Sustainability In The Fashion Business


Interesting article in the Guardian with an overview on how fashion businesses can incorporate ethics, particularly sustainability, into their operations.

By, Jenny Purt for the Guardian Professional Network

Wednesday 28 September

What should the priorities be for the apparel business?

• Labour conditions, water footprints, fibres and carbon.

An initial step would be for companies to make a concerted effort to adopt a few fabrics that are more sustainable but which may cost 5-10% more in base price. This would cause a chain reaction in the rest of industry. As big brands source more responsible textiles for their collections, there will be a bigger volume of orders which will lower the overall manufacturing cost (and therefore retail price), making the product more accessible to the mainstream market.

Brands and retailers need to work with their suppliers to understand what the problems are and how they can be improved. Many suppliers are based in the developing world so most factories do not have good environmental or social management systems in place.

The two major hotspots in the life-cycle of a garment are raw materials and use phase (washing and drying). Dealing with sustainable raw materials is key and this means working down the entire supply chain. Whilst most big brands understand this, getting to grips with extended global supply chains can be very difficult.

How can companies increase sustainability throughout their supply chains?

In order to implement systemic change, there must first be a market for sustainable products, and currently that is quite small. Companies need to heighten customer awareness of where clothing comes from, how it is made and the social and environmental impact of its production. One panellist commented that there is a market for sustainability but currently consumers just don't know enough.

The first step is internal transparency. Blood, Sweat and T-shirts, the BBC Three series, showed that a lot of brands did not know where their clothing originates from or how it was made. It is crucial to run through the supply chain to ensure sustainable practice is embraced across the board and to communicate this within the company. If this is not done, how can brands communicate sustainable values to their customers?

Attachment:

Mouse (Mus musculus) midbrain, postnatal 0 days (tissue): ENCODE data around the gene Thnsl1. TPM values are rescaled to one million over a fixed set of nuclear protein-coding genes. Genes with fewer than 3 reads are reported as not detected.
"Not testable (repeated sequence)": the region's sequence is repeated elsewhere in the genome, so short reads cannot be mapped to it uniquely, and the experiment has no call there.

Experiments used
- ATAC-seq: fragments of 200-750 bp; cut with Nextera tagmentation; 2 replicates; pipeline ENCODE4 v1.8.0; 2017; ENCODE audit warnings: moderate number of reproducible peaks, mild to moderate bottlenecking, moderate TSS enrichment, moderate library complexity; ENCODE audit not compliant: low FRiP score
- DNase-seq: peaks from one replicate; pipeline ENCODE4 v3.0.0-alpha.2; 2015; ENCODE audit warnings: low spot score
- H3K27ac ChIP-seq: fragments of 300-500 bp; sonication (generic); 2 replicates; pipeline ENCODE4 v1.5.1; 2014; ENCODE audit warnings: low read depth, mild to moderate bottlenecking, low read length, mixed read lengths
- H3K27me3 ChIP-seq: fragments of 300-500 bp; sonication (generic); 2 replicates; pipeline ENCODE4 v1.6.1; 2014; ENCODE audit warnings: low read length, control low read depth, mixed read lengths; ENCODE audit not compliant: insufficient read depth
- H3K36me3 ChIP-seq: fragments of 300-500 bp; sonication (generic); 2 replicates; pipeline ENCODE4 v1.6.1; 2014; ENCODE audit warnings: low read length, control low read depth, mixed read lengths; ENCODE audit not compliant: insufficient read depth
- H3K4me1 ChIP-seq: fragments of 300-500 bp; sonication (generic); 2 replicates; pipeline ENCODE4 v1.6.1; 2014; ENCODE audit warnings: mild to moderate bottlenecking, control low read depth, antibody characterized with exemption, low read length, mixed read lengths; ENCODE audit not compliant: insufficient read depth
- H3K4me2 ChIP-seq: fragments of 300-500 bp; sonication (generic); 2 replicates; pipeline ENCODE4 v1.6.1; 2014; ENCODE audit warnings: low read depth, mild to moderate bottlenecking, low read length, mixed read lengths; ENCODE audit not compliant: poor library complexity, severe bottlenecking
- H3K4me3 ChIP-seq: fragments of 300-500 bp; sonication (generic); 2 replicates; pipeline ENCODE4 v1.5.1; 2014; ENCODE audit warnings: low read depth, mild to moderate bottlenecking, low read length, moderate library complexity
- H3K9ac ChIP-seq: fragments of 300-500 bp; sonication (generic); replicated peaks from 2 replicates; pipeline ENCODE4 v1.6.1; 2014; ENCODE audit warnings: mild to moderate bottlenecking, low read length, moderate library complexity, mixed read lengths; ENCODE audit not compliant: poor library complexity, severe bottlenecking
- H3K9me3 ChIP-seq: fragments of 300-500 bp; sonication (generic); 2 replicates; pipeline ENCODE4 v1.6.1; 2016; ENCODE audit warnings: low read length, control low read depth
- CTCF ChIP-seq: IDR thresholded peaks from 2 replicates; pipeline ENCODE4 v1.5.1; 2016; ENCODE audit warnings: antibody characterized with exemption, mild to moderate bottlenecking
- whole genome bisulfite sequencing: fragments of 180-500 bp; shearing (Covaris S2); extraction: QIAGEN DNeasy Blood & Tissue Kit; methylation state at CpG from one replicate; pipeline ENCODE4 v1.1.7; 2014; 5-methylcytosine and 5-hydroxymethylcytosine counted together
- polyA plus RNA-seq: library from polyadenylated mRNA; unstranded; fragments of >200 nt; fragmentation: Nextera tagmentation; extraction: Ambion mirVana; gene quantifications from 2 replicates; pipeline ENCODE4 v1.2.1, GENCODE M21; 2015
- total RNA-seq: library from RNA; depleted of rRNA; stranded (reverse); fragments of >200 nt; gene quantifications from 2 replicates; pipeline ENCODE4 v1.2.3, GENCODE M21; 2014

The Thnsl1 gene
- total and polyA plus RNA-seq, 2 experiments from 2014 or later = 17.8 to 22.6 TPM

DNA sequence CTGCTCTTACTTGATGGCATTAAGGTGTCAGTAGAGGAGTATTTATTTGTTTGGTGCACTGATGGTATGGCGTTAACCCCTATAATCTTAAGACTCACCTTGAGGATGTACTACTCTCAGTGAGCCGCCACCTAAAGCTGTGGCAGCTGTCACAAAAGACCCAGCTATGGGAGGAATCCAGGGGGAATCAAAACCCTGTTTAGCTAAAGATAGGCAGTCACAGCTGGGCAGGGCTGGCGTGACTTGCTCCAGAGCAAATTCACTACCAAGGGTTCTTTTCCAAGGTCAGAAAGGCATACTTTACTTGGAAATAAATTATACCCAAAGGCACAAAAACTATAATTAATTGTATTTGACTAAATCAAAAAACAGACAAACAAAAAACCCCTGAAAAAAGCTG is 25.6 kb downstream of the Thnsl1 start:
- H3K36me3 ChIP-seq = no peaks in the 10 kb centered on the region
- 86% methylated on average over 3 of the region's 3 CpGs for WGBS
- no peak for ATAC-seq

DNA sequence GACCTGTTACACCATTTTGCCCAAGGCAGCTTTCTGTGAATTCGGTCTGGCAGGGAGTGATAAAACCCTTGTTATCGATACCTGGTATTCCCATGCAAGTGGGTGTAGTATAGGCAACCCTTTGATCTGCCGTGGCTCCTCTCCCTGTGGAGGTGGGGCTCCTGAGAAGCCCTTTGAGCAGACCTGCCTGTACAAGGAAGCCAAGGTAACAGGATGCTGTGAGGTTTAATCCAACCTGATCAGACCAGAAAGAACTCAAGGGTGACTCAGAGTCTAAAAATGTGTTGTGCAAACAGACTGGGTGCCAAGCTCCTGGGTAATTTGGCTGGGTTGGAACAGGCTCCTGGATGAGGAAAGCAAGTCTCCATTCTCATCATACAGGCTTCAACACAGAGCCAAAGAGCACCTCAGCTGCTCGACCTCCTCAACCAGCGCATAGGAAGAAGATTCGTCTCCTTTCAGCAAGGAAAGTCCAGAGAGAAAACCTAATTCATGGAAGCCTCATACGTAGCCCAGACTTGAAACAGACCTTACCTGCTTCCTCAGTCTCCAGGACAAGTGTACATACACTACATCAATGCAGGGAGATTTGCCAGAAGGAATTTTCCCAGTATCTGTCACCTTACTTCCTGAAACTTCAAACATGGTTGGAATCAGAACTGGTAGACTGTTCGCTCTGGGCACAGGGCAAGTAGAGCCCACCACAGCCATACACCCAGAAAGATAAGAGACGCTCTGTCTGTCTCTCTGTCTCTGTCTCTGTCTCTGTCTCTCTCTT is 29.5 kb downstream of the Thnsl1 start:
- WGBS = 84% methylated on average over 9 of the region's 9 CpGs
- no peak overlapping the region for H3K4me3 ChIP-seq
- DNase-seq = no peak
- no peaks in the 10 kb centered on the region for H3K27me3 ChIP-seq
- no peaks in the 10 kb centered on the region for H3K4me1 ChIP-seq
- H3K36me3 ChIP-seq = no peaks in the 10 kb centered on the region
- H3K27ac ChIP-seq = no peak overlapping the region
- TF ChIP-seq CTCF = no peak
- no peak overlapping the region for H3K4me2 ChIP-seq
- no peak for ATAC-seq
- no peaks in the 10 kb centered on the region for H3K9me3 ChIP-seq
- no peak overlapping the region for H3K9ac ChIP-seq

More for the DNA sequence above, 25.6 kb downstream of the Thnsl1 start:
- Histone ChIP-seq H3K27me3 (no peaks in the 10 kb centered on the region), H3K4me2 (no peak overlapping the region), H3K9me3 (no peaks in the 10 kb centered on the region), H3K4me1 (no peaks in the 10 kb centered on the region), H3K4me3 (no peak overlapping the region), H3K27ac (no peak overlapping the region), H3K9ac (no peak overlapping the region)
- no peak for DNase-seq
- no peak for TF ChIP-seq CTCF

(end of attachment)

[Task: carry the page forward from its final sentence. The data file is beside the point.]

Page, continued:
Address the issue of raw material production. This area presents a big challenge to the industry because the use of raw materials is at the bottom of the supply chain and is the least visible process. It also includes a range of industries from agriculture (cotton and linen) to oil extraction to refining (polyester and nylon). A good example of a company addressing this is Marks & Spencer which has recently committed to complete supply-chain transparency for all non-food products.

Any solutions will be reliant on traceability in the supply chain, and must be applicable to developing world contexts. For smaller brands and retailers it will be difficult to make an impact as suppliers will need to be convinced of the benefits of investing in new technology and processes that are not easily visible.

 

Can collaboration help?

 

How can brands bring ethical fashion into the mainstream?

 

What steps are being made across the apparel industry to encourage people to value quality and longevity over quantity and trends?

 

Other examples of best practice in swimming against the fast fashion tide

 

Is organic cotton a sustainable solution?

 

Adopting more than one fibre type

 

How can brands communicate sustainable approaches to consumers?

 

How can companies change consumer behaviour?

 

How can businesses work with suppliers to increase sustainability?

 

What comes next for the fashion industry?

Key issues are:

• Consumer behaviour change – especially in how we clean and dispose of clothes.

• Making sustainable development desirable.

• Climate change adaptation – as the planet's temperature changes, consumers needs from clothes will change.


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